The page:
Tutorial on working with computing clusters
New to high-performance computing and unsure where to start? This tutorial provides a brief tutorial on how to access a computing cluster, learn more about managing your data and submit jobs using a batch job system.
The exact steps for gaining access to computing environments, managing your data, using different software and submitting jobs are specific to a given cluster. Once you know which platform you wish to work with, be sure to consult the relevant user documentation.
To provide an overview of typical steps that might be involved, the following tutorial is largely based on documentation available for the CSC Mahti and Puhti clusters.
1. Gaining access
First things first: the administrative part
To gain cluster access, first one must take care of administrative tasks such as setting up a user account. In the case of Mahti and Puhti, one would also need to either create or join a project, either as a PI or team member. For BSC resources you will need to pass through one of the calls open for researchers, you can find more information in the how to get Supercomputing resources page.
Terminal access using
Typically, one would use
ssh (i.e. the secure shell protocol) to connect to a cluster. One set of instructions for this can be found on the CSC user documentation for Mahti and Puhti or in the MareNostrum documentation. If you are a Windows user, using
ssh requires software such as MobaXterm or putty. No separate software installations are required for Linux or Mac.
ssh will grant you access to the login node of that cluster. In addition to the login node, a cluster will also have many compute nodes (where the vast majority of computational work takes place). Login nodes are used for submitting jobs to a job scheduler and for light data processing. Heavy computing should always take place on compute nodes.
Linux terminal commands
Computing clusters hosted by PerMedCoE partners run on a variety of different Linux distributions. If you do not have previous experience of running Linux terminal commands, a useful tutorial can be found on CSC docs.
2. Transferring and managing data
Different data transfer options
Once you have successfully configured your user account and gained access to the cluster, you are ready to start analyzing your data - but first, how to move the data to the cluster and back?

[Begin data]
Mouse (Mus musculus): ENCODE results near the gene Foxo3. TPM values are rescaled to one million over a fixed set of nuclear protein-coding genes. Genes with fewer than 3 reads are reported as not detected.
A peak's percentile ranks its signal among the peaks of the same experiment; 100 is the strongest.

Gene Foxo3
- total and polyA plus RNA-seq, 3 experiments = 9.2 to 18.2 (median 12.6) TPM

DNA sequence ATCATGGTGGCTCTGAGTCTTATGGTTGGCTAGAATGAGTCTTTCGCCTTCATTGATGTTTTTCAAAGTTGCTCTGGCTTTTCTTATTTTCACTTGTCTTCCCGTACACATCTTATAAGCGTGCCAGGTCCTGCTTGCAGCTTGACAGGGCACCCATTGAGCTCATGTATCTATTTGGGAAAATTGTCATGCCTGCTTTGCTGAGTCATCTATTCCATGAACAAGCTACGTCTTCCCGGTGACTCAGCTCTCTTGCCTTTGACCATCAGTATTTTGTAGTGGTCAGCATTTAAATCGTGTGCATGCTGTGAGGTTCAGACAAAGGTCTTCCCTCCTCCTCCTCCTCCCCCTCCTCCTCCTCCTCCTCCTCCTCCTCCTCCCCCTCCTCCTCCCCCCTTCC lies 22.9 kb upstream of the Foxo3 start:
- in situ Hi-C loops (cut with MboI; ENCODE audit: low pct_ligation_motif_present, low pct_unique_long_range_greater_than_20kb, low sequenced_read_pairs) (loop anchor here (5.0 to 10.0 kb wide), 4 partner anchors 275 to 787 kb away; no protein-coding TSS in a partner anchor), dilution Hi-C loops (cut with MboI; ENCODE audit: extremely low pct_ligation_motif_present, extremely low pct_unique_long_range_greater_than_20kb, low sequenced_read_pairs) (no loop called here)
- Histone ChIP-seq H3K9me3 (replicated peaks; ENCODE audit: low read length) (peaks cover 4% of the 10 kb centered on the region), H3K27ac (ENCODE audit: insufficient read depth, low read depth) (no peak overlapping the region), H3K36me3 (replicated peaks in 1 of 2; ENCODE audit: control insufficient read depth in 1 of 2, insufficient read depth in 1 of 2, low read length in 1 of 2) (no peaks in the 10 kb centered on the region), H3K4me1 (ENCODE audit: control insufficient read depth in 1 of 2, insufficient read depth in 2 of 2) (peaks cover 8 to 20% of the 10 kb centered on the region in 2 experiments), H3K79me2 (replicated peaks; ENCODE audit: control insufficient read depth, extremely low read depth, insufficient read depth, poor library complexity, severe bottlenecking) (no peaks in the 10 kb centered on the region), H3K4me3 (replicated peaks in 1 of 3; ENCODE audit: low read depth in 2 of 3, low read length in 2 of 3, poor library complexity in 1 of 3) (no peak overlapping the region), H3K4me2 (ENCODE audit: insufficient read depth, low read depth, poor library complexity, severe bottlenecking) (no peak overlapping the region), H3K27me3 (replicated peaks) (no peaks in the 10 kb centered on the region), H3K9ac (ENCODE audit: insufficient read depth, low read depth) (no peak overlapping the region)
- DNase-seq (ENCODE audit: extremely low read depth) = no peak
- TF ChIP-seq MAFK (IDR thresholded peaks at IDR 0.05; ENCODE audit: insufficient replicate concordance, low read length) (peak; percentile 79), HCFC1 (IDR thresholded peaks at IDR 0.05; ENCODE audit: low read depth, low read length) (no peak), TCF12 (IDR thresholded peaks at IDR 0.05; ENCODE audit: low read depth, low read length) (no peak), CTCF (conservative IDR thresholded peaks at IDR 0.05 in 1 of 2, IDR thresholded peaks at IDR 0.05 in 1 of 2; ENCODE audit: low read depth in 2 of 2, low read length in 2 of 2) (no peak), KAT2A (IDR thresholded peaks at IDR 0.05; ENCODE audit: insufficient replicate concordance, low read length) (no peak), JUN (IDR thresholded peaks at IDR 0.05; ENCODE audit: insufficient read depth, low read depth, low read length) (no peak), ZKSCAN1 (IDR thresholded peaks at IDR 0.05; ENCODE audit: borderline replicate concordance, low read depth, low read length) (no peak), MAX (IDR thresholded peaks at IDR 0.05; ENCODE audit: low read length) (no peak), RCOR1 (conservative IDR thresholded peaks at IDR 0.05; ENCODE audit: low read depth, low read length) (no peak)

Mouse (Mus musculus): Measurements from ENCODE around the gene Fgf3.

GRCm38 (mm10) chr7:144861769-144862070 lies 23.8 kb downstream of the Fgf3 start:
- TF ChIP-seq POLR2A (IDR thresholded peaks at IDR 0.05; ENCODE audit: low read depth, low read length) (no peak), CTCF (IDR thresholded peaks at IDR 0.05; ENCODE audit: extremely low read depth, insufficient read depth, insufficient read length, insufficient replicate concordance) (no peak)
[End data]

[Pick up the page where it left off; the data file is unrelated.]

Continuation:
Several options exist for moving data to and from computing clusters. Further to terminal commands like
rsync, one may also consider graphical file transfer tools such as FileZilla. Other options for Windows or Linux can be found in the Marenostrum4 documentation. Depending on which system you are using, options for object storage may also be available.
Where should I move my data?
Where exactly to move the data will depend on the system in question, and how it is divided into different disk areas. For example, in the case of CSC Mahti and Puhti, users have access to a personal folder with only very limited disk space (which is not shared with others). Users also have access to a research project-specific directory that is shared with other project members and has a specific quota for data storage. The case for BSC resources is very similar than CSC, having the
/gpfs/home space restricted to the user and
/gpfs/project open and shared between the group users. In addition, BSC provides a
/gpfs/scratch filesystem with larger quotas and only for temporary data, without backup. More information is available in the MareNostrum4 documentation.
Tips for research data management
If you are looking for general tips on research data management, see this tutorial on best practices.
3. Submitting jobs
How do I run my analysis?
Aside from light pre-processing that might take place on the login node, running an analysis such as a PerMedCoE workflow requires submitting a job to a job scheduler. The scheduler will place your job in a queue and eventually allocate it to a compute node(s). Almost all clusters affiliated with PerMedCoE use Slurm for this purpose.
Submitting jobs to a scheduler like Slurm is done using batch job scripts. For general advice and tips on how to prepare batch job scripts, see this website. A universal topic to keep in mind is that submitting Slurm jobs requires an estimate of the time and computational resources required by the job in question.
Batch jobs submitted to Slurm using a batch job script are typically non-interactive. This means that once the job has been submitted, it is not possible to interact with it (e.g. through a graphical user interface). PerMedCoE workflows are also primarily based on non-interactive batch jobs submitted using a unified terminal interface available as part of the
permedcoe base package.
Where should I submit my analysis to?
This will be system-specific. For example, CSC Mahti and Puhti use different batch job partitions depending on the anticipated duration of the job, the required resources and whether the job employs GPUs or not. To find the best way forward, refer to the user documentation of the cluster you are working with. For BSC the limits are defined at the queue level. Depending on your granted computing time, you will be able to run with different amount of resources. To check your assigned queues in any BSC system you can run the bsc_queues command.
Licence and acknowledgements
These materials were created as part of the PerMedCoE project are free cultural works licensed under a Creative Commons Attribution 4.0 International (CC BY 4.0) license.
The PerMedCoE project has received funding from the European Union’s Horizon 2020 research and innovation programme under the grant agreement Nº 951773.